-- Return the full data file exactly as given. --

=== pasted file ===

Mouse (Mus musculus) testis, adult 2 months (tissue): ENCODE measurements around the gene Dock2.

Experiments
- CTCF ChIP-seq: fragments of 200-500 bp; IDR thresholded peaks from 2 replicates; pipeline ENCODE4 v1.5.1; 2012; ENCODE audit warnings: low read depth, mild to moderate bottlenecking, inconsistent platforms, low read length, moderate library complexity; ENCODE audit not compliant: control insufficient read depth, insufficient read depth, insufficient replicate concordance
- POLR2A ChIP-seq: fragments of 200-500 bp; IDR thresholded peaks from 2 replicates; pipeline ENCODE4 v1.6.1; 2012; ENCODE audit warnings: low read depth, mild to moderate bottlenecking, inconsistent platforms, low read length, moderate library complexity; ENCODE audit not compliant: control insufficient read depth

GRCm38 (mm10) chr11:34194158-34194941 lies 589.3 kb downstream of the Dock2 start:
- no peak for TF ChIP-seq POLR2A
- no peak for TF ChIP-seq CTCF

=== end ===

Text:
Mouse (Mus musculus) testis, adult 2 months (tissue): ENCODE measurements around the gene Dock2.

Experiments
- CTCF ChIP-seq: fragments of 200-500 bp; IDR thresholded peaks from 2 replicates; pipeline ENCODE4 v1.5.1; 2012; ENCODE audit warnings: low read depth, mild to moderate bottlenecking, inconsistent platforms, low read length, moderate library complexity; ENCODE audit not compliant: control insufficient read depth, insufficient read depth, insufficient replicate concordance
- POLR2A ChIP-seq: fragments of 200-500 bp; IDR thresholded peaks from 2 replicates; pipeline ENCODE4 v1.6.1; 2012; ENCODE audit warnings: low read depth, mild to moderate bottlenecking, inconsistent platforms, low read length, moderate library complexity; ENCODE audit not compliant: control insufficient read depth

GRCm38 (mm10) chr11:34194158-34194941 lies 589.3 kb downstream of the Dock2 start:
- no peak for TF ChIP-seq POLR2A
- no peak for TF ChIP-seq CTCF